Balancing the immediate needs of a young software project with a long-term growth strategy is a challenge.
Trade-offs are inevitable. Tough questions will crop up around which software is mission critical – and which ones can wait until later.
Error monitoring for new projects often gets overlooked. But you might find it’s more important than you think to your new project. Accurate historical reports on errors and benchmarking performance at code level will help you create an incredibly stable code base right from the start, paving the way for growth.
How error monitoring can help your project grow
Bugs, issues, faults, and defects are an unavoidable part of building excellent (and successful) software. In fact, “moving fast and breaking things” is encouraged to speed up the learning process, and is an essential concept in continuous delivery.
It’s how you choose to track, manage and resolve these “broken” things that will frame your project success, and help you build a stable code-base from the start.
But how do you go about implementing error monitoring into your new project, and which questions should you be asking as a team lead?
How to sell your development team on error monitoring
Stakeholders will often prefer to steam ahead building features rather than looking at tooling. So how do you convince your team that error monitoring is a critical part of building sustainable software?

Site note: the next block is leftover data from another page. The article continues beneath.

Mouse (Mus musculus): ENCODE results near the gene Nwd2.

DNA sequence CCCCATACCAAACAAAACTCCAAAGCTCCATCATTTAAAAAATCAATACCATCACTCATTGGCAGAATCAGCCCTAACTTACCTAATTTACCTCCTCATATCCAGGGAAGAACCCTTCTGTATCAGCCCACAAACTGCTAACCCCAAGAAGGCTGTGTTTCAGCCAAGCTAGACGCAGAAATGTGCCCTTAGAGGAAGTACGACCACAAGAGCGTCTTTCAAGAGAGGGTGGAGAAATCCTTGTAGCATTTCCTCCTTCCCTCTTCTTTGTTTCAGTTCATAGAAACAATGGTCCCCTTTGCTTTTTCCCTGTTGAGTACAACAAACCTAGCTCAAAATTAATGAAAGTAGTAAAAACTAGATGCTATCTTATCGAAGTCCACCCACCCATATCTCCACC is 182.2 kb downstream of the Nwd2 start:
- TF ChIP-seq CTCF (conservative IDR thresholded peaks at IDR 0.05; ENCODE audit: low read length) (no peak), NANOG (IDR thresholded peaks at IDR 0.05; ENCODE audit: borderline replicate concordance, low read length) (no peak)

As John Sonmez mentions in this article, you need to sell your ideas, and to do so, prepare as much as you can. Here are a few ways to start the conversation with your team.
- Do the research: With any new software, especially error monitoring, take the trial and request a demo to understand the concepts. Read the customer stories and get an idea of how it will integrate with your current technology stack
- Recruit key players first: You’ll need to recruit senior team members early so you can knowledge share and understand how software will work in different departments, like project management, and customer support
- Own the implementation: Be the leader and follow through. A vague suggestion to the team is not as powerful as a well-researched plan. Consider a trial in a smaller part of your project so you can experiment with workflow and critical team members
- Put forward a business case: Take a look at how many hours you already spend on reactive work (fixing errors and customer support) to build a business case for error monitoring
- Give a team demo: Once the team sees a demo of error monitoring, you’ll be able to answer any specific questions anyone has about how this will affect day to day operations
After you have made your decision to implement error monitoring as a team, you then need to take a look at what options you have going forward.
To build or to buy error monitoring?